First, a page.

Art collectors, curators and other gate keepers often keep a close eye on graduating students from esteemed art schools. Usually the art institutions have student shows that are well attended by people looking for the "next big thing". Additionally many artists teach art classes to make money and expand their network. Western academic institutions require teachers have advance degrees to teach so a masters or higher is key. (I've found that an Atelier education doesn't count.)

VII. Art Markets

Many communities have art markets where artists set up booths and show their work to crowds passing by. During the summer Santa Fe has art markets almost every other week! They usually fill up the downtown historic Plaza and spill over into other nearby streets and are attended by tens of thousands of people over a weekend. Artists pay for a booth and then are on site ready to interact with visitors. By all accounts it is an exhausting experience but usually at least somewhat successful in both sales and exposure.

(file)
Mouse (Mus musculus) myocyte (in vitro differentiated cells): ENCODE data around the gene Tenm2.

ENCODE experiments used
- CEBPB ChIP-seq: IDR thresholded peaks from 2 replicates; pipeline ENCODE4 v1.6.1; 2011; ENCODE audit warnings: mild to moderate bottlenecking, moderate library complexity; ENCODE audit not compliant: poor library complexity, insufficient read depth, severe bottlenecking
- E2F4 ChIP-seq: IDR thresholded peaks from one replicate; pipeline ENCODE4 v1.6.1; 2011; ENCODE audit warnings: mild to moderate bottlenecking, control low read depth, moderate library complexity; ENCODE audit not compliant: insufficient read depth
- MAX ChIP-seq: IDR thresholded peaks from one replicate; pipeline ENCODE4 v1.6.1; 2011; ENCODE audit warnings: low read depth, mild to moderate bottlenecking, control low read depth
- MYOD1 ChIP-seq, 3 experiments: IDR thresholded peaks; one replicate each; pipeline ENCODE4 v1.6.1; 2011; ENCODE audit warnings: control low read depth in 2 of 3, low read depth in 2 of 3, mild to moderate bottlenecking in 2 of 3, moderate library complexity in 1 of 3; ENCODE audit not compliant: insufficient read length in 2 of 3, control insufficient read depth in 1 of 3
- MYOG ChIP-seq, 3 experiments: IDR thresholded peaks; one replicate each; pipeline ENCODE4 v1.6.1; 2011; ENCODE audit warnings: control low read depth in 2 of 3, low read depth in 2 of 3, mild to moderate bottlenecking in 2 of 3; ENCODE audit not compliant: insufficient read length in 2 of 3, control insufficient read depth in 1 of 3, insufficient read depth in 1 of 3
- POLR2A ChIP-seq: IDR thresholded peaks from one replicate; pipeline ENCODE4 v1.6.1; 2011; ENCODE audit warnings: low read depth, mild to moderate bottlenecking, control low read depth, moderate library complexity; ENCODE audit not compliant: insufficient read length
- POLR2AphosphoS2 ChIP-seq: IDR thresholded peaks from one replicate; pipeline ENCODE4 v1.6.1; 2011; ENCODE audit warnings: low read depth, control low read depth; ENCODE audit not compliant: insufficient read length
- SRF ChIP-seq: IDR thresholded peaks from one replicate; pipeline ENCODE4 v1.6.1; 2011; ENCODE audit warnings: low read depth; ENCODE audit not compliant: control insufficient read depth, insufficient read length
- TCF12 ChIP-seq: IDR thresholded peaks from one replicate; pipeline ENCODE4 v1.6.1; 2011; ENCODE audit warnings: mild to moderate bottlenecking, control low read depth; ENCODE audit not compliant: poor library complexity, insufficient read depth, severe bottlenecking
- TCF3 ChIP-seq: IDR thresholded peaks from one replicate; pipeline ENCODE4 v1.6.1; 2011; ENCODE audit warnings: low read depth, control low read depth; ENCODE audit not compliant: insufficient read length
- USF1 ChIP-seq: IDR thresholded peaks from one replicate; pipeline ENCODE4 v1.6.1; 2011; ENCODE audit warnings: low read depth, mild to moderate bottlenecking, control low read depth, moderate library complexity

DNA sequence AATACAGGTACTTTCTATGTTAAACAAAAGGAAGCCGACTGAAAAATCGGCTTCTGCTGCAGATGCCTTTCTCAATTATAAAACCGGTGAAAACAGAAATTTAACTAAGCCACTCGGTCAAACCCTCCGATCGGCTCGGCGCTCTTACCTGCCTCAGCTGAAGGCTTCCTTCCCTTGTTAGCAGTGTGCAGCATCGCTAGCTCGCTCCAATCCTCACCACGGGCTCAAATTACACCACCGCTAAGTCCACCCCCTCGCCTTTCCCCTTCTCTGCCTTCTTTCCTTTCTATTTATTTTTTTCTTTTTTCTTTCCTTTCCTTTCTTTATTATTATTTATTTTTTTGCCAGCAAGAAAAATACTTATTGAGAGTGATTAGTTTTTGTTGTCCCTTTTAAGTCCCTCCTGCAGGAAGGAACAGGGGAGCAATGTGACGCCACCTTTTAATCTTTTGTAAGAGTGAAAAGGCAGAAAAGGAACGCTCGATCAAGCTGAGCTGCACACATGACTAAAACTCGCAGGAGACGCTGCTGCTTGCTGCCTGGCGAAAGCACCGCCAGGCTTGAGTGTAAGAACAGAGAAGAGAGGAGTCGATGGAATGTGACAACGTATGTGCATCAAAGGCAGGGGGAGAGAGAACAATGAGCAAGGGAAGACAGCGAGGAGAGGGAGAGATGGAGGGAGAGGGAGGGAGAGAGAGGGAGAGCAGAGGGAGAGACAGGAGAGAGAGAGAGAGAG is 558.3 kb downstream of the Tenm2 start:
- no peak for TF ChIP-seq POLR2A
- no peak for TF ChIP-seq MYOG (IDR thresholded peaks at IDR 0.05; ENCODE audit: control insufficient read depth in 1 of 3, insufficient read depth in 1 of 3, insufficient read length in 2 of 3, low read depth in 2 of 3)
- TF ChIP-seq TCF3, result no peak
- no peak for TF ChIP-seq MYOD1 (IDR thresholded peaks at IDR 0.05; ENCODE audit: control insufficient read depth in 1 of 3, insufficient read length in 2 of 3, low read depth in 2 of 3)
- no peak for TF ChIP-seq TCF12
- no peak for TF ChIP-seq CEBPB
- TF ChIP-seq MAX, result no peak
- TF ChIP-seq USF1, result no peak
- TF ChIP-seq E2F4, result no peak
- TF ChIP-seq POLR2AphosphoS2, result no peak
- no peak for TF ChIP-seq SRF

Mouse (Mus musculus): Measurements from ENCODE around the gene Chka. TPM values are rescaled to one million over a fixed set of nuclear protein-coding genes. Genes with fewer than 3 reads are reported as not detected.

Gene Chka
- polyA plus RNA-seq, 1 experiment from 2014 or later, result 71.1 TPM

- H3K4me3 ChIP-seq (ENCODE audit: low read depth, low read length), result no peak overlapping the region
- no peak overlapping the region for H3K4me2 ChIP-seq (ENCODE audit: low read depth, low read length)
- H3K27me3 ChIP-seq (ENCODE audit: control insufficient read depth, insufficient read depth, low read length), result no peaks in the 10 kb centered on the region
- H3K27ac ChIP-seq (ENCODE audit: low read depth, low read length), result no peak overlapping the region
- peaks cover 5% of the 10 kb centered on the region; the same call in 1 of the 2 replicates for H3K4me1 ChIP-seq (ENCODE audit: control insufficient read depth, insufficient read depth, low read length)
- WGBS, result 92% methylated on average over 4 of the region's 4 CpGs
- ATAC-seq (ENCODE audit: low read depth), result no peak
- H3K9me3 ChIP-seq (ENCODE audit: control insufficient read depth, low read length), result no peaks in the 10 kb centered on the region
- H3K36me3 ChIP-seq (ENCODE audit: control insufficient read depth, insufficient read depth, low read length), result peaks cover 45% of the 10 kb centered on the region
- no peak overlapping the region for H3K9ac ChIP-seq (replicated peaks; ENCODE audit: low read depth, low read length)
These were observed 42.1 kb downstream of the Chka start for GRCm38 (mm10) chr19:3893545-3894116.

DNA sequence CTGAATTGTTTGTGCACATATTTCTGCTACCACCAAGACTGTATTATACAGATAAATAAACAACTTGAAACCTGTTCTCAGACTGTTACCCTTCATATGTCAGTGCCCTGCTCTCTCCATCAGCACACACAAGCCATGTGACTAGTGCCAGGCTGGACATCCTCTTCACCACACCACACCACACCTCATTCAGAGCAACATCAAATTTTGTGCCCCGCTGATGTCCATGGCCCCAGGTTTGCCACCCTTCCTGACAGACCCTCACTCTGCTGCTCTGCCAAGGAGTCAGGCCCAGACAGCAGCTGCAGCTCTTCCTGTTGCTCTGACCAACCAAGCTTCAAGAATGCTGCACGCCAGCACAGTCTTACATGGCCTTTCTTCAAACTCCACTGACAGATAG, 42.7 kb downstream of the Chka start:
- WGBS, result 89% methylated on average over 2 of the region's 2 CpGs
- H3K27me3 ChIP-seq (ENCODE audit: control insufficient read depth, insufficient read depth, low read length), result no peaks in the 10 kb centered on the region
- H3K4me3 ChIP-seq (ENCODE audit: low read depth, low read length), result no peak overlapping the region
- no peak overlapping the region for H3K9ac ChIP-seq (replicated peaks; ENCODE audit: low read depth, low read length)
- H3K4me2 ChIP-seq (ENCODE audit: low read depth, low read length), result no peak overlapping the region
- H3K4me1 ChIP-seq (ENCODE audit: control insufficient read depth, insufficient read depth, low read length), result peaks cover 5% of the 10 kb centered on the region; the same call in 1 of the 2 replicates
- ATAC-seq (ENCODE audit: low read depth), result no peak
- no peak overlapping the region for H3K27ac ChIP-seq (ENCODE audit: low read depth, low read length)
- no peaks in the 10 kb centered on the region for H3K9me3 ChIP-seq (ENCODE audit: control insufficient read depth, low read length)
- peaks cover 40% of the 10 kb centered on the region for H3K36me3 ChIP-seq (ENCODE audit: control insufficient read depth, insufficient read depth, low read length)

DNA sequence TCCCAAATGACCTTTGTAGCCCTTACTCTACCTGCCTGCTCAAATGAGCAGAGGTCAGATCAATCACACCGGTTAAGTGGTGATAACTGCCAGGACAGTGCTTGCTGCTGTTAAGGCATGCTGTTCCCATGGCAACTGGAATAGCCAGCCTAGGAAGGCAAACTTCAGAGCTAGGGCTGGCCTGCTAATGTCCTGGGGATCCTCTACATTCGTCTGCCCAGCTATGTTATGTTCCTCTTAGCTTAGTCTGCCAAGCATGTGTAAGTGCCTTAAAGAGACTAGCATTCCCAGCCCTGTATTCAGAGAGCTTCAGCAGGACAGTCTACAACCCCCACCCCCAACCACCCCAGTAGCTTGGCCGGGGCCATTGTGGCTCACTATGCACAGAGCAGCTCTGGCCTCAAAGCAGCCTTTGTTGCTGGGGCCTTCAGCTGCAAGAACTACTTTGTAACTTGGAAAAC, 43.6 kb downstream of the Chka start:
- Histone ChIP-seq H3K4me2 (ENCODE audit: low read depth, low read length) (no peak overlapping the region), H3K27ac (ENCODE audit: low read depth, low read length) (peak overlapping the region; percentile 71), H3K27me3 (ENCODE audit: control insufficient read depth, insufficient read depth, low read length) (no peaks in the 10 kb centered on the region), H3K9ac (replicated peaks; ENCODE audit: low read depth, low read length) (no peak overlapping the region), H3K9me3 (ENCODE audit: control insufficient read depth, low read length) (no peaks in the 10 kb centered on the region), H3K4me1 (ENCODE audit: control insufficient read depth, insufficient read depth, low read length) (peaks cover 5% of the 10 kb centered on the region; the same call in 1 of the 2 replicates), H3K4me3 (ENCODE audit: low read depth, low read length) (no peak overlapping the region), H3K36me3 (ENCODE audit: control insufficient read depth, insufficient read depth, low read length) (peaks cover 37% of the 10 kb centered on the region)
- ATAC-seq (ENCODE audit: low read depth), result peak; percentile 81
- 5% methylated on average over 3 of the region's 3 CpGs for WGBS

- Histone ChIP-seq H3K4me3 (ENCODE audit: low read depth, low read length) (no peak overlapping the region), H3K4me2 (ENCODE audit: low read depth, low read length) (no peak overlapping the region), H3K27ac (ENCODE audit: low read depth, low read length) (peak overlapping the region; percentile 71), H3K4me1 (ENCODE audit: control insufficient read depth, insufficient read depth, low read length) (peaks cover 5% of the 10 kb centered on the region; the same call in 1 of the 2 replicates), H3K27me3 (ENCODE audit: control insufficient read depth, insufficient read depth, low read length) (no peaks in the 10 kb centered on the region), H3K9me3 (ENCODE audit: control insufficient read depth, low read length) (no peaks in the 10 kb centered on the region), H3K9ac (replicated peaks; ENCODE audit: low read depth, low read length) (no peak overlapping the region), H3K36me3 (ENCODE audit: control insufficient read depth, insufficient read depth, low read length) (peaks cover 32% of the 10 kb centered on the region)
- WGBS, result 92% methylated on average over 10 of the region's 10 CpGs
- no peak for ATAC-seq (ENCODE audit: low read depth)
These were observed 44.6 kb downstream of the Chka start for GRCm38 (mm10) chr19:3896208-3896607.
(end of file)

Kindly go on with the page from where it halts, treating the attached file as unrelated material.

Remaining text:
VIII. Art Fairs

These are high end exclusive events where prestigious galleries pay for exhibition space to showcase their best artists. Usually held in large cities with a history of supporting art (think Paris, New York City, London, Venice, etc), they last 2-4 days, have expensive tickets, and sometimes are by invitation only. Getting into one, even as a visitor, isn't always easy. One artist I know took matters into his own hands and paid a lot to have his own pop-up gallery near the main entrance to an art fair. He found it to be somewhat successful in sales and exposure but only did it once.